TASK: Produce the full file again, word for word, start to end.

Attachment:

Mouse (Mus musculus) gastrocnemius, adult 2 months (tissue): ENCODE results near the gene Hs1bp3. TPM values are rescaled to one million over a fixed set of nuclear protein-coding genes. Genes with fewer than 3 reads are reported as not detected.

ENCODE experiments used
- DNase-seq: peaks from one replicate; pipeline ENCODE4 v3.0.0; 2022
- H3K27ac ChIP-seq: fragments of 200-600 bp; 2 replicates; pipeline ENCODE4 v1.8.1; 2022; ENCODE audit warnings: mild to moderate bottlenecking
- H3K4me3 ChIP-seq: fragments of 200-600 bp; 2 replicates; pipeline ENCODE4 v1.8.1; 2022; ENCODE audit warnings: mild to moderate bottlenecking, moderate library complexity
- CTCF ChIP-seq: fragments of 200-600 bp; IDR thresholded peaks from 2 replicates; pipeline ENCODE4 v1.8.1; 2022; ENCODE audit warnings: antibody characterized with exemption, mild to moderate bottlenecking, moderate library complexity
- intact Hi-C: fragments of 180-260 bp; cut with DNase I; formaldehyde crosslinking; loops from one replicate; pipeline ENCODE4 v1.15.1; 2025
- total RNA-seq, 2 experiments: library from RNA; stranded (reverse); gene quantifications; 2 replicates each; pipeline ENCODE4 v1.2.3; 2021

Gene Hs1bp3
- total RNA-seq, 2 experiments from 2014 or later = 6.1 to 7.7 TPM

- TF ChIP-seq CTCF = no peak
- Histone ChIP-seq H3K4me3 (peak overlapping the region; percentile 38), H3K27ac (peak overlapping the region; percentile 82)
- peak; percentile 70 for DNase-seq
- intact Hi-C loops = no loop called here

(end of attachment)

Mouse (Mus musculus) gastrocnemius, adult 2 months (tissue): ENCODE results near the gene Hs1bp3. TPM values are rescaled to one million over a fixed set of nuclear protein-coding genes. Genes with fewer than 3 reads are reported as not detected.

ENCODE experiments used
- DNase-seq: peaks from one replicate; pipeline ENCODE4 v3.0.0; 2022
- H3K27ac ChIP-seq: fragments of 200-600 bp; 2 replicates; pipeline ENCODE4 v1.8.1; 2022; ENCODE audit warnings: mild to moderate bottlenecking
- H3K4me3 ChIP-seq: fragments of 200-600 bp; 2 replicates; pipeline ENCODE4 v1.8.1; 2022; ENCODE audit warnings: mild to moderate bottlenecking, moderate library complexity
- CTCF ChIP-seq: fragments of 200-600 bp; IDR thresholded peaks from 2 replicates; pipeline ENCODE4 v1.8.1; 2022; ENCODE audit warnings: antibody characterized with exemption, mild to moderate bottlenecking, moderate library complexity
- intact Hi-C: fragments of 180-260 bp; cut with DNase I; formaldehyde crosslinking; loops from one replicate; pipeline ENCODE4 v1.15.1; 2025
- total RNA-seq, 2 experiments: library from RNA; stranded (reverse); gene quantifications; 2 replicates each; pipeline ENCODE4 v1.2.3; 2021

Gene Hs1bp3
- total RNA-seq, 2 experiments from 2014 or later = 6.1 to 7.7 TPM

- TF ChIP-seq CTCF = no peak
- Histone ChIP-seq H3K4me3 (peak overlapping the region; percentile 38), H3K27ac (peak overlapping the region; percentile 82)
- peak; percentile 70 for DNase-seq
- intact Hi-C loops = no loop called here